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Himalayan climate change threatens regional stability. Can India help?

As the devastating floods in Pakistan showed, atmospheric pollutants are disturbing the Himalayan region's weather patterns – and local economies. But India has a pivotal opportunity to cut 'black carbon' emissions and minimize the damage.

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The majority of Indians, however, don’t live in scientific studies and statistics. They live life in line with the extreme seasons and their famous monsoon. Precipitation during the monsoon is vital to the health of the Himalayan glaciers, as well as the downstream region’s agriculture.

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Monsoons increasingly unpredictable

Yet climate data suggests the monsoon is becoming more unpredictable, translating to decreases in food production, scarcer water supplies, harsher cycles of flooding, and severe drought. Earlier this year, floods in Pakistan killed thousands and left millions homeless in one of the worst natural disasters the world has ever seen.

Over the past 50 years, according to data from the Indian Meteorological Department, the frequency and magnitude of extreme rainfall events has increased over central India during the monsoon, while moderate events have decreased.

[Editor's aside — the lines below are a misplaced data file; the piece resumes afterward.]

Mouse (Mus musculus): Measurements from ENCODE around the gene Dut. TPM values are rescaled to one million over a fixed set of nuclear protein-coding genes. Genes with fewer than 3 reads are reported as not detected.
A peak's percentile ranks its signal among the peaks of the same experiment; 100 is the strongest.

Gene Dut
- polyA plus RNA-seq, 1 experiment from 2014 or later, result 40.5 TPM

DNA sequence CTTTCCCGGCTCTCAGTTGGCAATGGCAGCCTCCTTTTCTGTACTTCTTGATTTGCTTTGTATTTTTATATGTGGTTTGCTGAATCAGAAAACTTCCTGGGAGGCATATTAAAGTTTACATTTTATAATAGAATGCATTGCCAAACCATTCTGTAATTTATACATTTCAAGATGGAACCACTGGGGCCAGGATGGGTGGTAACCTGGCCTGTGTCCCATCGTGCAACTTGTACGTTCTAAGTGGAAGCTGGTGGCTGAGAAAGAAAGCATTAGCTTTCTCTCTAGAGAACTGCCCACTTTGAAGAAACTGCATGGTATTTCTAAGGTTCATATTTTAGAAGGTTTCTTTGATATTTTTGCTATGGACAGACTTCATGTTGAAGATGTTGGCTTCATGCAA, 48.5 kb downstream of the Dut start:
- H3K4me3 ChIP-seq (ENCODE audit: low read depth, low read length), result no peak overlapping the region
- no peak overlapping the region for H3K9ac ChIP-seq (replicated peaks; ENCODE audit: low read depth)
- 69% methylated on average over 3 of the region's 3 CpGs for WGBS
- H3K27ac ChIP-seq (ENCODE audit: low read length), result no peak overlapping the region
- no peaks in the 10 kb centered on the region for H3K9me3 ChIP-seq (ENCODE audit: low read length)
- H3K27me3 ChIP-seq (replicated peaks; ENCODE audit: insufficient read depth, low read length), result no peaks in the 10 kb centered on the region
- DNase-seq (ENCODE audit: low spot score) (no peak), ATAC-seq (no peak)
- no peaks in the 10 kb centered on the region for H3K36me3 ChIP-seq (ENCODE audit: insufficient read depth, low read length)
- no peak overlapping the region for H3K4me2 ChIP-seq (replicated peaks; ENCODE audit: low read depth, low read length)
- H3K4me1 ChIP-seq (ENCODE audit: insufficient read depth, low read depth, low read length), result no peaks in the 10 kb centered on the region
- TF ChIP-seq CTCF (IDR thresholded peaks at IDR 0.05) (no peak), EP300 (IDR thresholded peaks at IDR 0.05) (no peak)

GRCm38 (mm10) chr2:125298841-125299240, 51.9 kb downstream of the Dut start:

This is a major problem. The moderate rainfall events are needed to feed crops and recharge aquifers, while extreme events often lead to flooding in both rural and urban areas. Scientific modeling suggests that the overall atmospheric circulation that drives the monsoon system is weakening, leading to extreme events early in the season, followed by increased droughts toward the end. Local rainfall records and ice core data also suggest a decrease in overall monsoon strength over the past century over the Himalayan region.

Science also confirms that the region is warming at two to three times the global average rate. Since 1900, the region’s average temperature has increased by 1.2 degrees Celsius, and most of this warming has occurred over the past 30 years. Extreme heat waves have become more frequent.

What's driving climate change in the region?

So what is driving the climate changes that affect the Himalayan region? Strong evidence points to two sources: 1) general global warming, the result of carbon dioxide buildup in the atmosphere; and 2) region-specific warming due to black carbon. This black carbon – emissions from unburned fuel and soot – are mainly emitted from India’s fleets of diesel vehicles, small brick kilns, cookstoves, and coal-based power plants.

Fortunately, unlike carbon dioxide, which stays in the atmosphere for centuries, black carbon falls out in a matter of days or weeks. And here is where India has an opportunity to combat this tremendous challenge.

Reducing black carbon emissions

To reduce the damages of these emissions, India could, for example, install particulate filters on its trucks and other diesel-thirsty equipment. It could distribute non-polluting cookstoves, and modernize brick kilns and coke ovens.

The density of coal-based power plants is high in the Indo-Gangetic plains, and the soot they emit affects the health of people living up to over a 10 mile radius from the plants. The air quality is affected for up to hundreds of miles, depending upon the meteorological conditions.


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